Jeebus Christ, Kent. Another whopper of a falsehood from you. You are claiming that taxing the rich is equivalent to NOT taxing the rich, because the USG will then borrow the untaxed money from the rich anyway.

          But there is MASSIVE difference between the two cases. Is it not glaringly obvious that in the cases of taxation the public does not incur any debt, whereas in the case of borrowing we incur debt and it costs interest.

      • SeattleBruce says:

        Kent: “because the Treasury essentially has an infinite amount of money.”

        Given this, if the buys US T-bonds/prints $$s infinitely, what will happen to the value of the currency? Clearly it would decrease, and as you approach infinity it would approach zero. That is a hyperinflationary event like Weimar or Zimbabwe. Since the USD is a reserve currency the US has been conveniently able to avoid this result to date even with massively undisciplined debt spending. The national debt financing is a large component of the US Federal budget, and if interest rates rise in step with these inflation numbers, which is part of the definition of nominal i rates, US national debt financing will also rise consuming more precious budget room. This will encourage the Treasury/FED to print even more, as it represents a political crisis (this can be clearly seen in the current US political division), exacerbating the problem, and making the infinite supply of money you reference, go further and further down the bound to zero value.

        Do you rrally think the FED has a handle on this?

        I think we’re headed toward combinations of deflationary episodes (Great Depression, Great Recession), interspersed with inflationary events (that may be starting now).

        Certainly one huge inflation has been the massive stock and real estate bubbles artificially inflated by easy FED money.

        I don’t think the FED’s been through these waters before, and I think like the BOJ, there are no easy answers for them, no less because they are controlled by the large private banks, and not truly to do what’s good for the American people.

  3. michael Engel says:

    New higher oil prices will make sure that inflation will keep rising.
    Until we will enter a recession.
    At that point oil prices will not osc. like in 2008.
    It will stay high, will not be affordable.

    • Frederick says:

      Michael And if that’s true we will be screwed as we haven’t taken the opportunity given to us by low oil prices over the last three years to establish a decent rail system in this country Unfortunately

    • number1gi says:

      How did you arrive at your prediction of higher oil prices that will stay high and not be affordable?

      The following is from RealClearMarkets today:

      “After having crashed over a period of several years, hardly transitory, oil was supposed to make something of a straight line back toward, if not over, $100 as if the whole thing never happened. When it (WTI) reached $50 again relatively quickly by early June last year, it became common to hear that this level would be a floor for which further price increases would surely follow.

      Instead, oil has stalled, trading mostly sideways ever since, with a downward rather than upward bias. It seems as if $50 has been something of a ceiling rather than a floor, with the risks “somehow” all remaining to the downside.”


    • Smingles says:

      “New higher oil prices will make sure that inflation will keep rising.”

      Short of a major Middle Eastern conflict– as in, Iran vs. Saudi Arabia– this is a pipedream.

  4. j. ullman says:

    Its been reported that as much as 80% of NYSE trading volume is done by investors using algorithms to select stocks. If true, I wonder how much of that volume is transacted in the 5 one percenters?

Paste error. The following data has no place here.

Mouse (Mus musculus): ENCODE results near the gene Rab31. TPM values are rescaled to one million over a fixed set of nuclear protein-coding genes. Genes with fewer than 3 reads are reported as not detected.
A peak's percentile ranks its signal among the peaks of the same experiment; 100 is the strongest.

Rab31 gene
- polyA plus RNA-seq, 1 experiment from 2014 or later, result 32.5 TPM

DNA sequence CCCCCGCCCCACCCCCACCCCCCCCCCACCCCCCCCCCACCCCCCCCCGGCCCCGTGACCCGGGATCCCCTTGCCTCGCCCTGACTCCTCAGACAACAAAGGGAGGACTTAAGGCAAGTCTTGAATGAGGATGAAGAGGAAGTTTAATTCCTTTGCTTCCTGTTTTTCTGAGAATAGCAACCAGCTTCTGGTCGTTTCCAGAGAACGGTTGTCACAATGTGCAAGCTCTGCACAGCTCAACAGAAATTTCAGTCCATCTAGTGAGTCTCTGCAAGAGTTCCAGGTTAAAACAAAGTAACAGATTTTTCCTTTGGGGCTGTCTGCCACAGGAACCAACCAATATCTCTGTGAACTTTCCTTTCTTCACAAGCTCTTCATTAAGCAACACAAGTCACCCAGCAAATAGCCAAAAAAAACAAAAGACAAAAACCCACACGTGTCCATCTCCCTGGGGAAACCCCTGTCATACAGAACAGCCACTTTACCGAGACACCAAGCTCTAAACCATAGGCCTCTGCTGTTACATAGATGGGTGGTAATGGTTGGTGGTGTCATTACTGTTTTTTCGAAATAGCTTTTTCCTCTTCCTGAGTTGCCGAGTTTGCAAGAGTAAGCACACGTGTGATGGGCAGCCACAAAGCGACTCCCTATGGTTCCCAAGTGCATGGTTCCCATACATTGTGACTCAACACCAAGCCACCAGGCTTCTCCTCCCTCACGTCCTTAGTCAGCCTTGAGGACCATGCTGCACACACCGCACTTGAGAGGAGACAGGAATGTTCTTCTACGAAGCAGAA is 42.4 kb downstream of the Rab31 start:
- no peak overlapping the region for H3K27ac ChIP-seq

5. Lee says:

    ‘Digital money’ has made all the talk about the M’s and debt levels irrelevant.

    Traditional market place price discovery and asset pricing have no real foundations anymore.

    The con games being played in the precious metal markets have resulted in gold and silver losing their traditional role. They don’t work anymore.

    And as far as crude oil prices are concerned IMO the POO is going down, will stay down for a long time, and not go up until a huge number of projects are cancelled, demand outstrips supply by a large enough number to reduce the huge built up stockpiles in various countries and floating on ships around the world.

    The current US stock of crude and products is the highest it has ever been and is over 2 billion barrels. In reality the small 5 million barrel draw this week is meaningless. Hype and nothing more. Oil is in huge oversupply.

    If that has any impact on the price of gasoline who knows – it sure hasn’t here in Australia. You’d think by looking at prices and recent movements that the POO was near all time highs.

    Of course all that would change if there were to be some type of black swan event such as a major Saudi oil facility being taken out……….

    • SeattleBruce says:

      “‘Digital money’ has made all the talk about the M’s and debt levels irrelevant.”

      Except for counterparty risk. Debt is not irrelevant. And we can’t easily accomplish debt jubilee. How will this look, some 4,000 years after Leviticus 25 was written?

  6. Gershon says:

    Ignore the incessant jawboning of Yellen’s flying monkeys at the Fed who are trying to talk up the dollar and suppress the price of gold. Come the next Fed meeting, Yellen will once again resort to her played-out “Lucy and the Football” routine of more mumbled incoherent excuses why she can’t raise rates just yet despite the economy supposedly booming. Bilking savers out of interest income and forcing them to play in her Wall Street accomplices’ rigged casino is too lucrative a racket for these grifters to give it up voluntarily.

    • Wolf Richter says:

      Remember, the Fed raised rates 3x at every other meeting (Dec, Feb, Apr). The May meeting was the off-meeting. The June meeting is on schedule to be the on-meeting. June will then be the fourth time in 8 meetings that the Fed raised rates. That’s the track they’re on for now.